Many of the Chins started coming to India after the failed students' uprising of 1988.
According to the UNHCR, there are more than 80,000 Burmese refugees living in India, a majority of Chin ethnicity.
And on the 23rd anniversary of Burma's nation-wide uprising for democracy that falls on Monday, they reiterated their demand for justice and respect.
Correspondent: Murali Krishnan
Tint Swe, MP of the National League for Democracy (Burma); Muan Kim, Secretary Burma Centre of Delhi; Theng Te, representative of Chin Refugee Committee; Thang Lian Pau, Secretary of Zomi Christian Community
SFX: Mass at church...sounds of organ, choir
KRISHNAN: It is Sunday Mass and hundreds of Burmese refugees are in attendance, many from the Chin community who have collected at the local church in Vikaspuri in west Delhi. This is the district where most of the refugees live after fleeing persecution in Burma.
Widespread human rights abuses have caused thousands of Chins from Burma's western hills to flee in search of refuge elsewhere.
Amongst the lot is Muan Kim, the secretary of the Burma Centre for Delhi. He explains why he fled.
KIM: I belong to the Christian community and my uncle is a pastor. And they have a missionary in the Chin state, southern part of Burma in my home town Plewa. In 1998, it was in January...along with him is are (sic) 18 people. They were arrested on 16th and on 19th they killed all, including my uncle.
KRISHNAN: The Chin Refugee Committee in New Delhi attributes their flight from their homeland to the more than a five-decade-long "systematic violation of human rights ranging from arbitrary arrest, killings, torture and political suppression".
The Burmese military sees practice of any religion other than majority Buddhism as a key cause behind the demand for more autonomy. Therefore Christians, unless they freely give the control of their religious activities to the federal government, are seen as enemies of the government.
Over 90 per cent of the 500,000 people in Chin State are Christian.
Tint Swe, MP of the National League for Democracy and an associate of Aung San Suu Kyi the general secretary of the party, says there is no hope for the Chins going back.
SWE: All of them are Christians. You know there are some religious persecution and religious restriction are there - so they are afraid for that. I would say the majority of Chin people inside Burma they lost hope for a future. So they want to do something outside Burma. So many, tens of thousands of Chins are leaving Burma mostly to India, Malaysia and Singapore...and a majority of them, they can't go back because of unsafety. So the only future for them and hope for them is a third country resettlement.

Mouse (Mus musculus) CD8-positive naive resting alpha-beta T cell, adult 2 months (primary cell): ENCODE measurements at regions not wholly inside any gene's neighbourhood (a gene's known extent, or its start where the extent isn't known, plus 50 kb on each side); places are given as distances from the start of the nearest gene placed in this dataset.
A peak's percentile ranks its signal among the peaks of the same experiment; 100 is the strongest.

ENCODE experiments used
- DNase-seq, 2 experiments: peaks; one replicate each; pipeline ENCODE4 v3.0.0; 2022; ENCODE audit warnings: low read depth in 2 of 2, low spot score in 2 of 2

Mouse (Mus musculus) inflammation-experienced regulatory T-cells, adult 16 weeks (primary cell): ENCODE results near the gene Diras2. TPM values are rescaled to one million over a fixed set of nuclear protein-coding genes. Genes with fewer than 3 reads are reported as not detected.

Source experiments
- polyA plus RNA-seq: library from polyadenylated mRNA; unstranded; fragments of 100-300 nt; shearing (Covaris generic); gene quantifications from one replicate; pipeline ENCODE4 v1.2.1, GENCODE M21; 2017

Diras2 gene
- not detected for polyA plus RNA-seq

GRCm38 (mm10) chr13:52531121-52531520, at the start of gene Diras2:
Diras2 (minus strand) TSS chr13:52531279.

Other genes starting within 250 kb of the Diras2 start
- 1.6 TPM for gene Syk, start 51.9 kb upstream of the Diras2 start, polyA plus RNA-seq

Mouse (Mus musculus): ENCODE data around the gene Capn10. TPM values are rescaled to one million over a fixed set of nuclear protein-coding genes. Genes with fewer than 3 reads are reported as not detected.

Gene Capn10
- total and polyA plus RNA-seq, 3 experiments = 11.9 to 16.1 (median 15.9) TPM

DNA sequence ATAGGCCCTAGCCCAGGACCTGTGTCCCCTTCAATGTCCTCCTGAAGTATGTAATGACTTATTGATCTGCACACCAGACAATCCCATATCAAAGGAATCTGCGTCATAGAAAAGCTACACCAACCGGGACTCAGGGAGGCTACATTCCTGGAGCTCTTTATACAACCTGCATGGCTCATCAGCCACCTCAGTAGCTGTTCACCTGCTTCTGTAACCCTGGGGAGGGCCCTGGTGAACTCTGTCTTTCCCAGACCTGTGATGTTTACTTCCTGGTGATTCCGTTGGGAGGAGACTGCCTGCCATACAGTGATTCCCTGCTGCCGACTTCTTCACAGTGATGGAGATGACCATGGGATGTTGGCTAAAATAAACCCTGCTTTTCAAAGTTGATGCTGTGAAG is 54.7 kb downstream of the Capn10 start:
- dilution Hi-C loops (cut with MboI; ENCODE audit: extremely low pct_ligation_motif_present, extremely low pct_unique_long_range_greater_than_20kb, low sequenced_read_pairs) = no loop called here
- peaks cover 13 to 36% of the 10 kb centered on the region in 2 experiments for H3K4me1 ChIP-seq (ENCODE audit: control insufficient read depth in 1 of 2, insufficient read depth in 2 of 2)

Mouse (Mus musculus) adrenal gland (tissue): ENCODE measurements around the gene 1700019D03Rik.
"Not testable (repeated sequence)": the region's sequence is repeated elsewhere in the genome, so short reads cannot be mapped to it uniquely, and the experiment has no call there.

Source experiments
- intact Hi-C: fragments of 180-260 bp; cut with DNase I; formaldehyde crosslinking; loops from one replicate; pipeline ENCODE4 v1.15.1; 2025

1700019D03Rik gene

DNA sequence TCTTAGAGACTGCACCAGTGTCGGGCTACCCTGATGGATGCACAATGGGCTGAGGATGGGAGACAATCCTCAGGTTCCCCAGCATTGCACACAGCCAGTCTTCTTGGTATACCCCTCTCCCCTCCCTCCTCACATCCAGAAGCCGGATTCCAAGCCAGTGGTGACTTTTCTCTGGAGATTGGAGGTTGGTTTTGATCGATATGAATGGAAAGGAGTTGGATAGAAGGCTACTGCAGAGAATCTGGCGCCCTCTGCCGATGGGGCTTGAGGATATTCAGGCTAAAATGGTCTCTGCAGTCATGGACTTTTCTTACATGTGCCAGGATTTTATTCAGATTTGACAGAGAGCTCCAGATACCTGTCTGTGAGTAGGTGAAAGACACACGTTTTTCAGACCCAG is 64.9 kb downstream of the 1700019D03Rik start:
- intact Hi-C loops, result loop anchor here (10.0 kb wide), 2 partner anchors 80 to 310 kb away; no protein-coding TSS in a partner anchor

KRISHNAN: Despite having fled Burma, many in India live in squalid conditions. Families can't send their children to schools or colleges. Though the Indian government generally tolerates the presence of Burmese refugees, it does not afford them any legal protection, leaving them vulnerable to harassment and discrimination.
Many among the refugees have no means to earn their living and barely manage a square meal a day.
Theng Te, is a representative of Chin Refugee Committee who is now writing a report to be presented to the United Nations High Commissioner for Refugees.
TE: The number of refugees are also increasing day by day. In 2006 based on Chin human rights organisation data, at that time they were about 1,500 refugees. Now according to UNHCR it is 16,000.
KRISHNAN: Besides Delhi, there are over 70,000 Chin refugees in India's north-eastern state of Mizoram, which borders the Chin State. None of them have identity cards. And the influx continues.
Thang Lian Pau, secretary of the Zomi Christian Community who fled the Chin state, is a worried man.
PAU (through translation): It is really sad that we have been caught between a rock and a hard place. And there is no help coming at all. In India, every day life is a struggle. And if we decide to go back we know for sure that we will be arrested and even killed. What do we do?
SFX: Church sounds
KRISHNAN: According to the UN refugee agency, Burma is the fifth world largest refugee generating country. The recent transition from military to civilian rule, refugees say, has failed to produce peace in the country. Many are hoping India will ratify the international conventions on refugees and provide them with legal protection.